GP Insights

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GP Insights # 539, 20 June 2021

Iran: A predetermined election results in Ebrahim Raisi becoming the new President
Jeshil J Samuel

What happened?
On 16 June, three Presidential candidates decided to withdraw their participation from the elections. Mohsen Mehralizadeh, one of the three candidates, was, unfortunately, the only reformist candidate in the race.

On 18 June, Iran conducted its 13th Presidential elections with an all-time low voter turnout of 48.8 per cent. The election results were announced on 19 June, with ultraconservative cleric Ebrahim Raisi winning the polls with a landslide victory as expected. 

What is the background?
First, the recent Presidential elections in Iran. The last Presidential elections in 2017 saw a massive voter turnout of 73.3 per cent and 40 million votes being cast. The competition was also stiff between the then President Rouhani and his rival Ebrahim Raisi, thereby asserting the legitimacy of the elections. Earlier, in the 2013 elections, Rouhani won the race with securing more than 50 per cent in the first round; this election also witnessed more than 70 per cent of the voters taking part. In 2009, Mahmoud Ahmadinejad got reelected with a record 80 per cent polling and securing more than 60 per cent of the votes. 

Second, the 2021 elections and the candidates. On 25 May, Iran's Guardian Council declared the final list of candidates, choosing seven candidates out of the 592 applicants. After three candidates decided to back out, the elections had only four contestants - Ebrahim Raisi, an ultraconservative cleric; Mohsen Rezaei, former commander-in-chief of the Islamic Revolutionary Guard; Abdolnaser Hemmati, former head of the Central Bank of Iran; and Amir-Hossein, the deputy speaker of the Iranian parliament. With more than 59 million eligible voters, the elections saw a turnout of 48.8 per cent making it a lowkey election turnout. According to the election results, Raisi has won 62 per cent of the votes, followed by Rezai with 11.8 per cent. The other candidates, Hemmati and Amir-Hossein, received 8.4 and 3.5 per cent of votes, respectively.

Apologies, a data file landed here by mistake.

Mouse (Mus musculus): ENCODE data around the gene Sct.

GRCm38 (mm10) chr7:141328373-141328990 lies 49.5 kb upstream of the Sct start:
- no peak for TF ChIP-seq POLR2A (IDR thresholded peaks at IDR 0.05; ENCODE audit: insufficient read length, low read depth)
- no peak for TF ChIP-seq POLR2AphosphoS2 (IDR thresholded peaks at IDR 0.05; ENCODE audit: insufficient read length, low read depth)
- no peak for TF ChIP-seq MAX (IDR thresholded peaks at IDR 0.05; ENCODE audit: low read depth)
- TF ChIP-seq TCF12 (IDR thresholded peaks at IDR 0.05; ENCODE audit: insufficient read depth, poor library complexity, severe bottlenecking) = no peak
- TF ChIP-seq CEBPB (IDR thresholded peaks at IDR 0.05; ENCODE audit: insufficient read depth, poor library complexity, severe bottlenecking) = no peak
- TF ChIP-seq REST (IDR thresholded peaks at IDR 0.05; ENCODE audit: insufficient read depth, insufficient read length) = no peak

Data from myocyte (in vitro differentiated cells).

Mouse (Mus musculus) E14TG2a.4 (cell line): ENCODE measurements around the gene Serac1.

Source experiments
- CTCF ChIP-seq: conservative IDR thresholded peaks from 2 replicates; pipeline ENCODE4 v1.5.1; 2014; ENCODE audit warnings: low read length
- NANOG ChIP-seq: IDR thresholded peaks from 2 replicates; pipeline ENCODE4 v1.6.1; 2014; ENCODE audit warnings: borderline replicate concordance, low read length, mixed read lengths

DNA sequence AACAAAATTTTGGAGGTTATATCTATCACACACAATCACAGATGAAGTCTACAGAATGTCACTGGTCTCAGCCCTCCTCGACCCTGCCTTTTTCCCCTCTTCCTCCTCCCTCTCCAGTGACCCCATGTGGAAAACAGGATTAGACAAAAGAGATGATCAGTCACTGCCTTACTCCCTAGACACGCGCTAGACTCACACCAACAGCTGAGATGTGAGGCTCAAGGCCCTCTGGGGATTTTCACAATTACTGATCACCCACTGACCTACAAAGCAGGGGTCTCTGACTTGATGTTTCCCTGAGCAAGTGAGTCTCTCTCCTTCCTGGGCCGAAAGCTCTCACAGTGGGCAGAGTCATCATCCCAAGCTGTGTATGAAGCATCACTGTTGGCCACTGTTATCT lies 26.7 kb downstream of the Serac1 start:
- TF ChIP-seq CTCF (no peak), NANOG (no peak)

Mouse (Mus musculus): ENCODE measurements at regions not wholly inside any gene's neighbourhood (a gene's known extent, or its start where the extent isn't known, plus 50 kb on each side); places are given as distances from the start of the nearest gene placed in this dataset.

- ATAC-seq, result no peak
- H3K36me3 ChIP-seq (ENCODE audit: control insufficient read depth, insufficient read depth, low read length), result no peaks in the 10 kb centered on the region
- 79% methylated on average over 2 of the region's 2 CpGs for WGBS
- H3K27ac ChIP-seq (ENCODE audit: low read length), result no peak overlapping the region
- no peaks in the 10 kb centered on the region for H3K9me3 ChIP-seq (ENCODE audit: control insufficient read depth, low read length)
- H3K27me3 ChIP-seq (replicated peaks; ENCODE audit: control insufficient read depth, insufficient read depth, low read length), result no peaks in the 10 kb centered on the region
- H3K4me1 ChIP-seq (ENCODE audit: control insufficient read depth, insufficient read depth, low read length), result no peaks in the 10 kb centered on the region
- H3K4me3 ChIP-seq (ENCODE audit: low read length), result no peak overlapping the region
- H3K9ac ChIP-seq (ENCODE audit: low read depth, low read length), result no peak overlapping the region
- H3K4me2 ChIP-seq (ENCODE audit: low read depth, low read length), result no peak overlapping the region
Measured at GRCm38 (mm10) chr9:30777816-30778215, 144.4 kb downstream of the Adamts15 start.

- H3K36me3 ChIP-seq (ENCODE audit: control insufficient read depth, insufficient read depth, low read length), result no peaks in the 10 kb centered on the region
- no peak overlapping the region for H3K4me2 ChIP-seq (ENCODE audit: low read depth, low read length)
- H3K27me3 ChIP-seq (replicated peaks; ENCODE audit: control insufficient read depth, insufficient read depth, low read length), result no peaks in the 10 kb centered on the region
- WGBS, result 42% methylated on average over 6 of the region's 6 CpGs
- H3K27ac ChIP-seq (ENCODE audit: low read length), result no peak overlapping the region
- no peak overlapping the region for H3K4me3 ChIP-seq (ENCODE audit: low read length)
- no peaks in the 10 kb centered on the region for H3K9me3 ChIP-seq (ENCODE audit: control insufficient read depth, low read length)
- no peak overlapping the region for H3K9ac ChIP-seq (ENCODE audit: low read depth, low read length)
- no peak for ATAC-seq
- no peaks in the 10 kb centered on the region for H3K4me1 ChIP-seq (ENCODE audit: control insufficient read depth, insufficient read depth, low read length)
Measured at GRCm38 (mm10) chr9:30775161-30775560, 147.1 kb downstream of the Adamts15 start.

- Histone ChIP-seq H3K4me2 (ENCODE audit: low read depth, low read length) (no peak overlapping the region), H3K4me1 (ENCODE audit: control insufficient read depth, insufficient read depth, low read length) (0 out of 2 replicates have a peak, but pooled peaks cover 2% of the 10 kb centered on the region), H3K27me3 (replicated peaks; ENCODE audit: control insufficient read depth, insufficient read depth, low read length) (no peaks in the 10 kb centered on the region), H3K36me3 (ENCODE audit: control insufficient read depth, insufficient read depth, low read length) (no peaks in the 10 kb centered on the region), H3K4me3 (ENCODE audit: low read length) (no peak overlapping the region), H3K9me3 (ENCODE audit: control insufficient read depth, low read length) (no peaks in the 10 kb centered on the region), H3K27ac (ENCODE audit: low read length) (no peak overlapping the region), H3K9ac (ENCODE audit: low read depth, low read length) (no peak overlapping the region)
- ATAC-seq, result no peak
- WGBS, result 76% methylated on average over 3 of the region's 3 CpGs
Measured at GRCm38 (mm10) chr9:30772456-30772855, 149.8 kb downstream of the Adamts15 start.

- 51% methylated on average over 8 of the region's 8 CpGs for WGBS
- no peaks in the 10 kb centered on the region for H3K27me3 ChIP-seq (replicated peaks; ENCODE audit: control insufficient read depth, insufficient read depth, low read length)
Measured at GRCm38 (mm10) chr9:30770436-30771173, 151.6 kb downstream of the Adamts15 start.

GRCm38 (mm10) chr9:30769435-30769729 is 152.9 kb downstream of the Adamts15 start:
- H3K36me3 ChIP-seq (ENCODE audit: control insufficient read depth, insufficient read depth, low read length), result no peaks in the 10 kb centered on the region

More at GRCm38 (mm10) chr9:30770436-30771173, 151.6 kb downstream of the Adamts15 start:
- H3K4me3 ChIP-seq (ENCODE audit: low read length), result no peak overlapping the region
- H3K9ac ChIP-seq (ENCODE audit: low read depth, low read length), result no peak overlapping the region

Third, the decline in voting. A row of controversies regarding bias in the Presidential elections began after the Guardian Council released the list of candidates. The Iranian public and the international community started calling the elections rigged as the list did not have a healthy mix of contestants, and most critics found the electoral process to be favouring Ebrahim Raisi. The Iranian public were also frustrated about the worsening economic conditions and the role of non-elected bodies (like the Guardian Council) in suppressing their choices. After three candidates dropped out of the race two days before the elections, the public opinion towards voting worsened. The Iranian public had made up their minds not to vote, knowing the inevitable outcome. 

Fourth, the pre-election advantage for Ebrahim Raisi. He has been seen as a protege of the Ayatollah and has also found favour amongst ultranationalists through his father-in-law, the Grand Imam of Imam Reza shrine. The bias towards Raisi became evident after the state media publicized his contributions and persona more than the other candidates during the election campaigns.      

What does it mean?
The electoral processes in Iran would have to change. The Guardian Council, which is not elected by the people, has the power to choose or reject candidates without giving any reason. This unfair screening would reduce the standards and legitimacy of upcoming elections if continued.  The Iranian public has already started boycotting regional elections in a quest for a more democratic selection process for future Presidential and Parliamentary candidates.

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